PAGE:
Jeff Chamberlain’s “War”

Jeff Chamberlain’s “War”

Mr. Wan Gang, Minister of Science and Technology of China, disturbed Jeff Chamberlain. Before returning to Beijing, Minister Wan Gang made a request, hoping to visit two places-Argonne National Laboratory (ANL) and a factory near Detroit, Michigan. Argonne is one of the United States federal research institutions, located in the suburbs of Chicago, Illinois. Speaking of that factory, General Motors (General Motors for short) is testing the world’s first new electric car Volt there. Chamberlain kept poking the book with his finger, chanting that Minister Wan Gang was not only here for the visit this time. He has a mission and wants to have more exchanges with Chamberlain’s team of experts. The scientists of this team belong to the battery department of Argonne and are managed by Chamberlain. They invented a breakthrough lithium-ion battery technology dedicated to Volt. Chamberlain can be sure that Minister Wan Gang hopes to learn from Argonne’s scientific research results. However, Chamberlain does not seem to want to share. He said that the “war” kicked off-it was a “battery war”. He was right.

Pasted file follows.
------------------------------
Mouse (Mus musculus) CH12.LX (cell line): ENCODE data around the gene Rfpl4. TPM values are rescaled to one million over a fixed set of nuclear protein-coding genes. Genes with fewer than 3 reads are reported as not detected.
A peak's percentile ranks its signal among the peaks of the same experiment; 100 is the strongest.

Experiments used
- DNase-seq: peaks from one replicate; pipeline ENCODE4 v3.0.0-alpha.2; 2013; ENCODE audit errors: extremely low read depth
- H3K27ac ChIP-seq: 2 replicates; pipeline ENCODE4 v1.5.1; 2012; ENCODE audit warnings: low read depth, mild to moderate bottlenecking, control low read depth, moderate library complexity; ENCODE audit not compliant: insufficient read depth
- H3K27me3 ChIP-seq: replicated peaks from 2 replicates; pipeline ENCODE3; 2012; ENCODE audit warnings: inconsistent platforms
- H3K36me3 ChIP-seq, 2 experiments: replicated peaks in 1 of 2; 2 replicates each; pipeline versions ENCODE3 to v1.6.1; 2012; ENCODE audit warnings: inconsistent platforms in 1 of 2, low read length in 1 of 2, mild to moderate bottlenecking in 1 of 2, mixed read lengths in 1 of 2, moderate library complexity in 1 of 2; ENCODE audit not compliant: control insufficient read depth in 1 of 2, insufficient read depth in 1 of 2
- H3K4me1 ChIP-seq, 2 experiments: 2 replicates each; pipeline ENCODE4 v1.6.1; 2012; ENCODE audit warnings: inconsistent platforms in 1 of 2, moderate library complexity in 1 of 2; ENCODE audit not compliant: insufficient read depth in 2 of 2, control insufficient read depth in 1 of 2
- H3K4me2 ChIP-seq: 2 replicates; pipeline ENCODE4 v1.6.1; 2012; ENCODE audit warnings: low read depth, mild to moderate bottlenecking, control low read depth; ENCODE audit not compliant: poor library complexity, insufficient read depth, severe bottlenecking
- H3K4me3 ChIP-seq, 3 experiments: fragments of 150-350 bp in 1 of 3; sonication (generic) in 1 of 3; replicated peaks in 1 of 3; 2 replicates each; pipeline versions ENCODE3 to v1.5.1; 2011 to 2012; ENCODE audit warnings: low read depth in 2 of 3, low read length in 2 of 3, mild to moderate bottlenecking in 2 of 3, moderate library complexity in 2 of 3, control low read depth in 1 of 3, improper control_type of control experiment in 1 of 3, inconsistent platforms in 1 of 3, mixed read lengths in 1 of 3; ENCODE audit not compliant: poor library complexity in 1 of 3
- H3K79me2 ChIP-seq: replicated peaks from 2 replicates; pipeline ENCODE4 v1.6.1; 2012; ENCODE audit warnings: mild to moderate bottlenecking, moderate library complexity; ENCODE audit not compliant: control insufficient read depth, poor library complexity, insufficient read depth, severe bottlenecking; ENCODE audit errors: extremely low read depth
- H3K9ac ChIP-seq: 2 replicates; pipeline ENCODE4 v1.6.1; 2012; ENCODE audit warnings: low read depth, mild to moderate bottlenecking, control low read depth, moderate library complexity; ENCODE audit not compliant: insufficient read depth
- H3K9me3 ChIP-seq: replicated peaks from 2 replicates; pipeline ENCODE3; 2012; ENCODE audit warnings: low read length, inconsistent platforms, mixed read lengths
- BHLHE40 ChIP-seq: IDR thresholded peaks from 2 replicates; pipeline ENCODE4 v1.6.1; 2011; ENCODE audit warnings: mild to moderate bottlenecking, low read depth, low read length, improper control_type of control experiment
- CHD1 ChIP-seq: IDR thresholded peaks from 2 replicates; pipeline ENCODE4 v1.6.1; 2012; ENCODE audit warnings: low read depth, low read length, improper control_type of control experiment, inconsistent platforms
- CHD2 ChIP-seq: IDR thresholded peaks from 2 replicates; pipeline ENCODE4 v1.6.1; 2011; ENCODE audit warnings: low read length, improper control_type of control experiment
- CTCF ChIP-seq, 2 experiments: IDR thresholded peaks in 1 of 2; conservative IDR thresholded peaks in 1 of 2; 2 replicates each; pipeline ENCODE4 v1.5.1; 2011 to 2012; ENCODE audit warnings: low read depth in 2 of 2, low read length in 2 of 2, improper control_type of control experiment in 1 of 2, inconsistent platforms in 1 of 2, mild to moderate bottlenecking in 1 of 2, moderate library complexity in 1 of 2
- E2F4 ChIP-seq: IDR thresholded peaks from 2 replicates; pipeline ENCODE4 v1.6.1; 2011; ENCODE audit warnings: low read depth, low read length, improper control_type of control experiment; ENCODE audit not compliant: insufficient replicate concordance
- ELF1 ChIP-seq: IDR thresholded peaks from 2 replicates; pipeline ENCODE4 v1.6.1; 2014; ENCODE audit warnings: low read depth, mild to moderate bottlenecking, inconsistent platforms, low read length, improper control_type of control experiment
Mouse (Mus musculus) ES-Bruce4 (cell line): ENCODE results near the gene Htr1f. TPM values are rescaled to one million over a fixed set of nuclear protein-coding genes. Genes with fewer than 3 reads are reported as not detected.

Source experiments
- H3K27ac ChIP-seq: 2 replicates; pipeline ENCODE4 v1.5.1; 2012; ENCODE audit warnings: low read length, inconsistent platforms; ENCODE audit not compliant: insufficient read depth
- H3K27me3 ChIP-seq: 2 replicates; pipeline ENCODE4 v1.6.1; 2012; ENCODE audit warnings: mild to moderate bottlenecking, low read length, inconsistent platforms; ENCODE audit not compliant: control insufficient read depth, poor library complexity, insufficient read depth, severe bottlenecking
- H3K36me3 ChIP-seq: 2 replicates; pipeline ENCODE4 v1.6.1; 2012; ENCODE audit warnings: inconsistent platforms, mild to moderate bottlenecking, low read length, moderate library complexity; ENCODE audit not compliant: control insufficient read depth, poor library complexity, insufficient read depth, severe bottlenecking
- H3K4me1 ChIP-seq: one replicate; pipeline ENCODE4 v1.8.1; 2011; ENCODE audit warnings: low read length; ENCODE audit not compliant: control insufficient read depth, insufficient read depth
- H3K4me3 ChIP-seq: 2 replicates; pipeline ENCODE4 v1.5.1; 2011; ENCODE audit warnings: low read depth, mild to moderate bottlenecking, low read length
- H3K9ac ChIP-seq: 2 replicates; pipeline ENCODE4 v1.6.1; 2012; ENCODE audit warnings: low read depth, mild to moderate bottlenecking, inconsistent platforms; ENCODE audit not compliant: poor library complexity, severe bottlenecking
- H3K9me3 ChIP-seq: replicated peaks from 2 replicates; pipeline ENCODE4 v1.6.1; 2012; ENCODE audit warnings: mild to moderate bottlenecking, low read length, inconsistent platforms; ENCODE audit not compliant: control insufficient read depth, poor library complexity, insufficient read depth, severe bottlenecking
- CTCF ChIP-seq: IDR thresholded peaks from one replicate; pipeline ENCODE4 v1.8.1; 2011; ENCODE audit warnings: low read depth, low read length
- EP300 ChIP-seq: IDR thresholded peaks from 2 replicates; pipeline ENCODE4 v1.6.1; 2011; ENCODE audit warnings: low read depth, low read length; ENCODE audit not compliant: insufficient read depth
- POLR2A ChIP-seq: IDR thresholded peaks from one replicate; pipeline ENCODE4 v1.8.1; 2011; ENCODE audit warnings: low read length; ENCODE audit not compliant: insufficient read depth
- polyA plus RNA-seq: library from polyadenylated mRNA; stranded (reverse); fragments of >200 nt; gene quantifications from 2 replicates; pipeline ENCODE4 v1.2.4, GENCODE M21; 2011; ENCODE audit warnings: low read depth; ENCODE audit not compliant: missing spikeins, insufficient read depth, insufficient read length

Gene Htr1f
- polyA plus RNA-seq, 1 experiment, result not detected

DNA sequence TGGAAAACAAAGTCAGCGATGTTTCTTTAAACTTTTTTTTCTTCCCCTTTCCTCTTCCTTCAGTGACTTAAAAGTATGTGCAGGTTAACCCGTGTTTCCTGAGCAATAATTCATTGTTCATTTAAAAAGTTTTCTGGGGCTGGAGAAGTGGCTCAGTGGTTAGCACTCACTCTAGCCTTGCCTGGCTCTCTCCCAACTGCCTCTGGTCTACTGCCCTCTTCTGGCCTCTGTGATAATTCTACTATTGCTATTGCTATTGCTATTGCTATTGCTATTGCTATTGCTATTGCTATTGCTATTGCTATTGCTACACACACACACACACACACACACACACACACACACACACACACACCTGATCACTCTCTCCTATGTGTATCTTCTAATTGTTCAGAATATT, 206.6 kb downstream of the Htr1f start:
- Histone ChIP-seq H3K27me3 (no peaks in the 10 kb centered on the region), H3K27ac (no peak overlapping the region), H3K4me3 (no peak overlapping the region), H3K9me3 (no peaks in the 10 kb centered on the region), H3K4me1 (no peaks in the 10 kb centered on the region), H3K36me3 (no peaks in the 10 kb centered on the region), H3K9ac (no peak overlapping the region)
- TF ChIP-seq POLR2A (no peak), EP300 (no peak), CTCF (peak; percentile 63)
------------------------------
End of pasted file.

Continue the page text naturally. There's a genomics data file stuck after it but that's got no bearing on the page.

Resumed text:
In the summer of 2010, Minister Wan Gang came to Argonne, full of energy, humble and polite. A senior U.S. Department of Energy official accompanied him and his entourage on a bus and began to visit the Argonne National Laboratory. Minister Wan Gang asked a series of questions and also shared some of his own observations and feelings. “We are trying to use waste gas from waste to produce oxyfuel,” he said. “It’s only half the cost of gasoline.” His remarks aroused the interest of battery research experts on the scene. Minister Wan Gang himself is a materials scientist and has obtained many scientific and technological achievements. Along the way, he had frank exchanges with his American counterparts. He did not explicitly mention the nickel-manganese-cobalt (NMC) compound-which is the core of the Volt automotive battery technology invented by Argonne. In addition, his personal development experience is also worth mentioning. Minister Wan Gang has lived in rural areas around Shanghai since he was a child, and his family is ordinary. He remembered being hungry and still driving a tractor to plow the fields. It was the only car he had driven at that time. Since then, he has done a series of research work and entered the Clausthal University of Technology in Germany to study for a doctorate. After obtaining his doctorate, he joined the German Audi automobile company. He first served as Audi’s engineer and later as design manager at Audi’s electric car factory in Stuttgart-a prestigious position. He worked at Audi for 11 years. Once, one of his tutors from Tongji University visited this factory, and the tutor suggested that Wan Gang should contribute more to the development of China’s electric vehicle industry. After Wan Gang returned to his motherland, the state leaders hoped that he would formulate a national electric vehicle development plan and develop China into the world’s largest electric vehicle manufacturer. Since 2007, Wan Gang has served as Minister of Science and Technology, becoming the first minister with the status of a democratic party since the 1950s. Minister Wan Gang shoulders the high expectations of national leaders. The outside world generally believes that, taking into account China’s national conditions, Minister Wan Gang will fulfill his mission and achieve his goals. Therefore, the Americans felt uneasy again after showing their kindness to him.